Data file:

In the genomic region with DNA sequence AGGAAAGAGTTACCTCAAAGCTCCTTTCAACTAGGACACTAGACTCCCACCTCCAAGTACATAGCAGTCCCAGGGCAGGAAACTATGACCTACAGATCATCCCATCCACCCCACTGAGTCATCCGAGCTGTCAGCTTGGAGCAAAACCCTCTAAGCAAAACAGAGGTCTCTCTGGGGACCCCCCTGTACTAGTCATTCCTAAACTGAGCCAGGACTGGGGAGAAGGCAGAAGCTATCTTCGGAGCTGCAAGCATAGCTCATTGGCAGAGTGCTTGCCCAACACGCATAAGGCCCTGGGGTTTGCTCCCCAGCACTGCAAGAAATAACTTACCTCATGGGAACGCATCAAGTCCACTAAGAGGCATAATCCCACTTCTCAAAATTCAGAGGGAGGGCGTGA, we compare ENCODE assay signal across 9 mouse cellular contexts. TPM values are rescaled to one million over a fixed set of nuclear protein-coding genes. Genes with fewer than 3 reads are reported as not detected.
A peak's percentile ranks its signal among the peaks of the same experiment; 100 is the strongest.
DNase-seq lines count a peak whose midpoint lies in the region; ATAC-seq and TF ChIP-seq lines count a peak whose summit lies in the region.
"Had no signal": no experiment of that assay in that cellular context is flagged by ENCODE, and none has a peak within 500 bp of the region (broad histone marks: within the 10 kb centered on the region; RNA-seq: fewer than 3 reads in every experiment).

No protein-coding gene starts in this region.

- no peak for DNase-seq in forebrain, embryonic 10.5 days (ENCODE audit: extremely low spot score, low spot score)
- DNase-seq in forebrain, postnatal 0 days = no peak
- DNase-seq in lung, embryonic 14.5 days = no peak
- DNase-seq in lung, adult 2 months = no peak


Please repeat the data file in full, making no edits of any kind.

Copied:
In the genomic region with DNA sequence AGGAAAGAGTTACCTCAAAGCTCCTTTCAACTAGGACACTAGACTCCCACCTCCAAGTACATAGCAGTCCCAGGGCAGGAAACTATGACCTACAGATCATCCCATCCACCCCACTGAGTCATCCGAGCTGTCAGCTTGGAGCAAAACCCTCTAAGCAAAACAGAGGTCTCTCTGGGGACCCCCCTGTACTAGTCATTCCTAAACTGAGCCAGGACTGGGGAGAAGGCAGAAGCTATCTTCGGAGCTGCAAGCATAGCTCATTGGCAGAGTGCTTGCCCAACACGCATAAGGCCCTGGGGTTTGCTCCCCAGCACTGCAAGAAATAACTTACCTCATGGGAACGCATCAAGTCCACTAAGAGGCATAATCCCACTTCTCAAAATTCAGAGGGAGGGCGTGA, we compare ENCODE assay signal across 9 mouse cellular contexts. TPM values are rescaled to one million over a fixed set of nuclear protein-coding genes. Genes with fewer than 3 reads are reported as not detected.
A peak's percentile ranks its signal among the peaks of the same experiment; 100 is the strongest.
DNase-seq lines count a peak whose midpoint lies in the region; ATAC-seq and TF ChIP-seq lines count a peak whose summit lies in the region.
"Had no signal": no experiment of that assay in that cellular context is flagged by ENCODE, and none has a peak within 500 bp of the region (broad histone marks: within the 10 kb centered on the region; RNA-seq: fewer than 3 reads in every experiment).

No protein-coding gene starts in this region.

- no peak for DNase-seq in forebrain, embryonic 10.5 days (ENCODE audit: extremely low spot score, low spot score)
- DNase-seq in forebrain, postnatal 0 days = no peak
- DNase-seq in lung, embryonic 14.5 days = no peak
- DNase-seq in lung, adult 2 months = no peak